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  1. #1
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    Sep 2008
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    Default Statute of Limitations for Georgia Revolving Account

    My question involves collection proceedings in the State of: GA

    CACH is attempting to drag me into arbitration over a debt they bought. They kept calling and would not send anything in the mail. Finally, I got something in 11/07 from them and an Arbitration company. I wrote back within a week or so and demanded proof of debt including something with my signature, the usual things to prove I owe the debt. No response and the Arbitration Forum issued a stay. I wrote CACH again in 01/08 and still still no response. Both letters I sent them and the Arbitration Forum I have a signed reciept. Today 9/15/08, I got a letter including "exihibits" asking the Arbitration Forum to go forward. THese include an undated letter from original creditor saying they sold the debts to CACH (does not state my name or anything) and a few copies of statements. THey claim the debt was charged off on 10/29/04, I made the last payment to original creditor on 5/31/05 and CACH bought it on 4/17/06.

    I have never heard from CACH until they began calling around 08/07 and then they would not give me an address or mail me anything. The OC claims the debt was opened in 11/99 and that it had become past due within the first 12 months and never caught up because of late fees.

    I am planning to write them again but I am thinking I need an lawyer. I know the SOL on revolving credit for Georgia changed January of 2008 but since I started disputing this in Nov of 07 does that matter? Also they have only submitted a few documents to the Arbitration forum none of which have my signature, did not respond to my requests for documentation in 11/07 and going by the OC the account was more than 30 days past due in late 2000 so shouldn't the SOL start when it became pat due?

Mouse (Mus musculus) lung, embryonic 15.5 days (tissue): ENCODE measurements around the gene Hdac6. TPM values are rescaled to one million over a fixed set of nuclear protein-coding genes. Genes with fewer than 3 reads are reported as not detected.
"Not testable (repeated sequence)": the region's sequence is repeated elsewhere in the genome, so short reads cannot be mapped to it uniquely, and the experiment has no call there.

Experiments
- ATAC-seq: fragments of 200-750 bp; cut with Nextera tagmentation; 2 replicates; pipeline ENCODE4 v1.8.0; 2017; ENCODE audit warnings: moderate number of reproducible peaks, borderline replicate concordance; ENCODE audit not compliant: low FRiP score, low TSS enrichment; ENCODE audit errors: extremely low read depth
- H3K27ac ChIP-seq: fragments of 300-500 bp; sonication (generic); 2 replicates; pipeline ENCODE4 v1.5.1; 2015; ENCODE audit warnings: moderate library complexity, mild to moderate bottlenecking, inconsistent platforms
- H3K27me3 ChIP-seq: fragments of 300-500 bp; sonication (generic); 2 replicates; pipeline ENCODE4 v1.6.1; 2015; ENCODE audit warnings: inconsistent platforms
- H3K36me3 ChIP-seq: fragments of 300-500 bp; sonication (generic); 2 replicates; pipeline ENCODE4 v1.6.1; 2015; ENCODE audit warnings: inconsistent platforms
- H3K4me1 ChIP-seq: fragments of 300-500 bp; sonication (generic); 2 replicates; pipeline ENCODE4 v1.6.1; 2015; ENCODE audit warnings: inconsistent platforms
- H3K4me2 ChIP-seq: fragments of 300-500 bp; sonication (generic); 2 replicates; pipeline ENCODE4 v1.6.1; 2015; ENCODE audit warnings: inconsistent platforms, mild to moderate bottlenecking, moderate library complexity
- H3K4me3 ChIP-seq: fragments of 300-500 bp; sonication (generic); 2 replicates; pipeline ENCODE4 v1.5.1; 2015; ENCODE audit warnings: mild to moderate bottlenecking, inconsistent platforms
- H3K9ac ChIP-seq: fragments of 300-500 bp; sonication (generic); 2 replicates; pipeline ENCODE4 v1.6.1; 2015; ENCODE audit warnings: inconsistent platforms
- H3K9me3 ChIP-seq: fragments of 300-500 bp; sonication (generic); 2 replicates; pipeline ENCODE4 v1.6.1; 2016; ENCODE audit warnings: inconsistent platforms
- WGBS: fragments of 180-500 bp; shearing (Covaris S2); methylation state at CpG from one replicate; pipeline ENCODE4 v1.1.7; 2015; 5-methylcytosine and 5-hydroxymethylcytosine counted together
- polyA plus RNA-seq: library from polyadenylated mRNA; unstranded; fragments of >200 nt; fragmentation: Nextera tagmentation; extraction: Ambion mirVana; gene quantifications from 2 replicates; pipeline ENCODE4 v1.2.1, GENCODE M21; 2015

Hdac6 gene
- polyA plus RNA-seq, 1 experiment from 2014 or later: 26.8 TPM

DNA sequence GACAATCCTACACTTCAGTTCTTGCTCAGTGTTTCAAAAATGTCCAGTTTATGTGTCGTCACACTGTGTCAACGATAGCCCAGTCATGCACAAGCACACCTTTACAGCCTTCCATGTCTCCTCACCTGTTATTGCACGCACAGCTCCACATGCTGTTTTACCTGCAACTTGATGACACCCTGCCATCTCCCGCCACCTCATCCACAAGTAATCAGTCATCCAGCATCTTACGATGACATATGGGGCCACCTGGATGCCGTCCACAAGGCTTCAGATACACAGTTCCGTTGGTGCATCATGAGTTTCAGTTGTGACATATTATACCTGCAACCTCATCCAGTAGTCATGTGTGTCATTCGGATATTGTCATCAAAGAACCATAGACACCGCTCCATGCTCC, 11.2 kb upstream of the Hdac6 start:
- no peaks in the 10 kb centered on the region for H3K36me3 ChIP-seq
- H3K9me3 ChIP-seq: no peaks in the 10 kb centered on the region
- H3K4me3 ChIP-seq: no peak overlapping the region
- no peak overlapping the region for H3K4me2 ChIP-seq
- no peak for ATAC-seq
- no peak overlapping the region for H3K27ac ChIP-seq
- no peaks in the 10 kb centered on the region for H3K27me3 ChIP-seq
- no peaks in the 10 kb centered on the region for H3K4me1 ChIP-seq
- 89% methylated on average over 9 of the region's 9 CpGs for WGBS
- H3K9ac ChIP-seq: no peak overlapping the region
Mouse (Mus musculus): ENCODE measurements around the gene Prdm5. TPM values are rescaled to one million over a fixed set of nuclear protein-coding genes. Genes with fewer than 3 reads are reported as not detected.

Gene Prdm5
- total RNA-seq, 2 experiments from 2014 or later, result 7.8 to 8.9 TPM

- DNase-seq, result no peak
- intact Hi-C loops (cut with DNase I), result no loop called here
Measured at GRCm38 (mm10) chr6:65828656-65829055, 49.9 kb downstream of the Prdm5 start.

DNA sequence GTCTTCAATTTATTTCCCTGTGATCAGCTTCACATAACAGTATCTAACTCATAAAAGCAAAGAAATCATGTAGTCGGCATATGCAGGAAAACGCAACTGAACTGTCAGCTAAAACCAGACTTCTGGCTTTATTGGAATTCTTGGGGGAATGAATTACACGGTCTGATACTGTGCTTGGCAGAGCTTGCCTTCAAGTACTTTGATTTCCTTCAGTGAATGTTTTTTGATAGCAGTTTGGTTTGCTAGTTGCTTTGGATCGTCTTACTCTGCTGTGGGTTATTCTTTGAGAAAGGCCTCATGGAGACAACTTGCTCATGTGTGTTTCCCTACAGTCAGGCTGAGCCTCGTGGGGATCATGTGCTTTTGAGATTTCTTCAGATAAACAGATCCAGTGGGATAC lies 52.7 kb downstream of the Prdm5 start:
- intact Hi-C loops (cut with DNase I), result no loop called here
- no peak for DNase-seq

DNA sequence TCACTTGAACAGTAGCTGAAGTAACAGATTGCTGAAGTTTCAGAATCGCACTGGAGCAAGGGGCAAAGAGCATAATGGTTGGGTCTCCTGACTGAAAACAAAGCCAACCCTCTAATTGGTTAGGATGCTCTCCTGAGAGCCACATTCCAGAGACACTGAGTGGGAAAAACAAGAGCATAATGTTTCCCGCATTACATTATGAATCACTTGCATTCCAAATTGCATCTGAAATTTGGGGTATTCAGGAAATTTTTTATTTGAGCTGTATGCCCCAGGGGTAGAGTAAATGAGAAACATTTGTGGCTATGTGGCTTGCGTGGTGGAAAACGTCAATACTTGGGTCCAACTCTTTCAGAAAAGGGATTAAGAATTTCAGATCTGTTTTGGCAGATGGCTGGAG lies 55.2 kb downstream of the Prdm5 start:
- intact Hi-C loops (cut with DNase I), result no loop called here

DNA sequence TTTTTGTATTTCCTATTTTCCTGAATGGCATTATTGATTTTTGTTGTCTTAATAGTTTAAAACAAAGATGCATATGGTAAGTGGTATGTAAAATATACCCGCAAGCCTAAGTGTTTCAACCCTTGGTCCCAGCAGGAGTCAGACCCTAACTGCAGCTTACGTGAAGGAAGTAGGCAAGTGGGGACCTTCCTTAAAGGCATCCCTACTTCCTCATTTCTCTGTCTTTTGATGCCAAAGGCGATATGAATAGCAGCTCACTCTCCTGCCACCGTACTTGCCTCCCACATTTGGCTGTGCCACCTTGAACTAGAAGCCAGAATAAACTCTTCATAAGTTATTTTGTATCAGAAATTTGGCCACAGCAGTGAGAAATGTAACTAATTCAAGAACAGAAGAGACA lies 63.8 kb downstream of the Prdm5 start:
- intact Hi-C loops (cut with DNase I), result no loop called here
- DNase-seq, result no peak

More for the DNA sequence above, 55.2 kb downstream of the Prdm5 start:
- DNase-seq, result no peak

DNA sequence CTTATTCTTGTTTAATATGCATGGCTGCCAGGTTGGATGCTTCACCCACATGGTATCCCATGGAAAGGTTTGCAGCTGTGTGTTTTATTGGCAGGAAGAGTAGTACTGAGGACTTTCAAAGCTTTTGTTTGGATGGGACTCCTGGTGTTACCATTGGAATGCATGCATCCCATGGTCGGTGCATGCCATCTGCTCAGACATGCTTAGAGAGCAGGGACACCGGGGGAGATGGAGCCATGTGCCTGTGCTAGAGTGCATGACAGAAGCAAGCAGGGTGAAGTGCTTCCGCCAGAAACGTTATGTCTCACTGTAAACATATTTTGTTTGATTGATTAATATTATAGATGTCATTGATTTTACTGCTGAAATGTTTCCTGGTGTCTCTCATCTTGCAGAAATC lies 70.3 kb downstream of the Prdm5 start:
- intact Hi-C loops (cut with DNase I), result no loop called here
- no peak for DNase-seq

Any advice would be appreciated!

  2. #2
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    Default Re: SOL for Georgia Revolving Account

    The statute of limitations wasn't changed. It was clarified by a court decision. The law remained the same, so the court can be expected to apply the law as clarified by the appellate court.

  3. #3
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    Default Re: SOL for Georgia Revolving Account

    Georgia Court of Appeals came out with a decision on January 24, 2008 in Hill v. American Express that in Georgia the statute of limitations on a credit card is six years after the amount becomes due and payable
    How can extending a SOL by 2 years be clarification of a law? Is this a common practice by Appetite courts?

  4. #4
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    Nov 2007
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    Default Re: SOL for Georgia Revolving Account

    IF Georgia decided after all this time a credit card acct was a written agreement verses a open agreement, it seems to me it was changed, not clarified. after all it was a open agreement earlier wasnt it?

  5. #5
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    Default Re: SOL for Georgia Revolving Account

    Quote Quoting junker
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    IF Georgia decided after all this time a credit card acct was a written agreement verses a open agreement, it seems to me it was changed, not clarified. after all it was a open agreement earlier wasnt it?
    I would be interested to hear if any other similar cases have come up since January, involving this issue of SOL.

  6. #6
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    Default Re: SOL for Georgia Revolving Account

    Is there any particular "kind" of attorney that is best suited to handle a case of this sort? I have a cousin, who is a small town attorney who has written some letters. Do the collection agencies respond to any attorney better that others?

  7. #7
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    Default Re: SOL for Georgia Revolving Account

    I don't see anything since this case: